Sometimes we all lose site of the forest for the trees. In the case of sovereign risk, the trees are currently the PIGS in the Eurozone:
I think it is useful to take a step back and see how sovereign risk overall, as measured by credit default swap levels on governments, has increased since the financial crisis. The CDS levels might not have been completely accurate in 2007, but I think the magnitude of change over the last few years is indicative of the increased risk of government debt as private sector liabilities have been transferred to the public sector:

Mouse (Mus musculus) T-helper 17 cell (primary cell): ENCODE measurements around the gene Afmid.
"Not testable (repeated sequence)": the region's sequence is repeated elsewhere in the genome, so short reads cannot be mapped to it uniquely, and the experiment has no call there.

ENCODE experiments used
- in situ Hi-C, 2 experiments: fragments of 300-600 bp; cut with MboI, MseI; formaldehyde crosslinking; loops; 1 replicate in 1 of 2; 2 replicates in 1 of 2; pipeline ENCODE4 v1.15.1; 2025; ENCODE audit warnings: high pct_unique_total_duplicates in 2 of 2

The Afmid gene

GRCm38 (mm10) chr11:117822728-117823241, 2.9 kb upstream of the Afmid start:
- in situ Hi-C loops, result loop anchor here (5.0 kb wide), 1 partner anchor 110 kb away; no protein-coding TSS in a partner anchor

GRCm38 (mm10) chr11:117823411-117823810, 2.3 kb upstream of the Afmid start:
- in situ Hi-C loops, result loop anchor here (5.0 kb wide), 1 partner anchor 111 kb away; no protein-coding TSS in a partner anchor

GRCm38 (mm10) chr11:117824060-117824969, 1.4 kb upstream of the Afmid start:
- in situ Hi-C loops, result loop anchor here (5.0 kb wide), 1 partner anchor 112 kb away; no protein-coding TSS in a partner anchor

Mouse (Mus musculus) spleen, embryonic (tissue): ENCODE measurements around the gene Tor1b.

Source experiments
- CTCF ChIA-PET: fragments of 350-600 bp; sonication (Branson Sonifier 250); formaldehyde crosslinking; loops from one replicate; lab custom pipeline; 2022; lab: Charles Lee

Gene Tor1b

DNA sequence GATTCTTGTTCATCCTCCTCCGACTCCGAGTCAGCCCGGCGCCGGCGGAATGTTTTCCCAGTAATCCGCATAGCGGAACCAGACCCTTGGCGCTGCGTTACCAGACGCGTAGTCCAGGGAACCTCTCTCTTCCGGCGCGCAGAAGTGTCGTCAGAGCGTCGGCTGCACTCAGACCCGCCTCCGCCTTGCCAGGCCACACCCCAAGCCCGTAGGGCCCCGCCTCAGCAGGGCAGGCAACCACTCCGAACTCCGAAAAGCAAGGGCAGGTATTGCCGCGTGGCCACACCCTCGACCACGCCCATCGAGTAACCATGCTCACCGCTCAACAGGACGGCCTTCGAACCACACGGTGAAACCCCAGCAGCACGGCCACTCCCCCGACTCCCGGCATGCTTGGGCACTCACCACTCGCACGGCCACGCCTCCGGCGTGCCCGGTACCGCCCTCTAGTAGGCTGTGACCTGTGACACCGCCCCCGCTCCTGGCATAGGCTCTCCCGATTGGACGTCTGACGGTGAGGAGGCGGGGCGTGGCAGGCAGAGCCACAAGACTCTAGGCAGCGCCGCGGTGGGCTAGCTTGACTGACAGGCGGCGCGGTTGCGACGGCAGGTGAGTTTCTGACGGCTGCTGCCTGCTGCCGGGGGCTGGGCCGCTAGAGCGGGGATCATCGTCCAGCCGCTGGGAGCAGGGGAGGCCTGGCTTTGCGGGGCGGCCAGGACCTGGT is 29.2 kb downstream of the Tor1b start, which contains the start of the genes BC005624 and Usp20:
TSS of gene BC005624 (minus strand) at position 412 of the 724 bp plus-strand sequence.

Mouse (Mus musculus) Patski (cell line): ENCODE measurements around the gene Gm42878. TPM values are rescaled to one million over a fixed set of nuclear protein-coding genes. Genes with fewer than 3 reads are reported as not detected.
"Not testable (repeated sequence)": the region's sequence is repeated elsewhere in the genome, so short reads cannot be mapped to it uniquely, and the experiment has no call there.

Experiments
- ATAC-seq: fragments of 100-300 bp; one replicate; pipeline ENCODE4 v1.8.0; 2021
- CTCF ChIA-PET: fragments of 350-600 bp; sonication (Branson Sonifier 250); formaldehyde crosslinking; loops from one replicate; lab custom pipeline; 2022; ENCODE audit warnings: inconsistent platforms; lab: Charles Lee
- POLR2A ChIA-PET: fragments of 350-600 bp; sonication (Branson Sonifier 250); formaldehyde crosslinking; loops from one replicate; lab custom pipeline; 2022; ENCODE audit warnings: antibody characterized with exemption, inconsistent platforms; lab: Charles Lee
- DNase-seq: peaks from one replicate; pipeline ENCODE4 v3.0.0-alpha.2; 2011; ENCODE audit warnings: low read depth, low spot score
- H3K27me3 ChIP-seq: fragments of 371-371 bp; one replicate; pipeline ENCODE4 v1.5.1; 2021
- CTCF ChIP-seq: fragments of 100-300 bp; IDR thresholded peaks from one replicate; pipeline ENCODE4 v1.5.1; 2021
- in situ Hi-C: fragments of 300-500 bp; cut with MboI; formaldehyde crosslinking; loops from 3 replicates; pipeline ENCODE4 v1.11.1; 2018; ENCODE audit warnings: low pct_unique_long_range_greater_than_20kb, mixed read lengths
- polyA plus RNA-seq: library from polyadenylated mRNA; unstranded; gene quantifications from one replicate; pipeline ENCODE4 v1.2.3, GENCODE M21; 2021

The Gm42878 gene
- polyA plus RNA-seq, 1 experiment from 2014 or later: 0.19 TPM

The important question to ask is how the deteriorating credit profiles of developed countries will affect all investment classes. As pointed out by Scott Mather of PIMCO:
In reality, peripheral Europe is distracting people from problems in the much larger developed world. And, I argue, one cannot escape sovereign debt issues simply by moving into other asset classes, because equities, real estate and all other investments will be affected if sovereign debt of a nation deteriorates.
It is an interesting dilemma for investors because there seem to be few, if any, safe havens.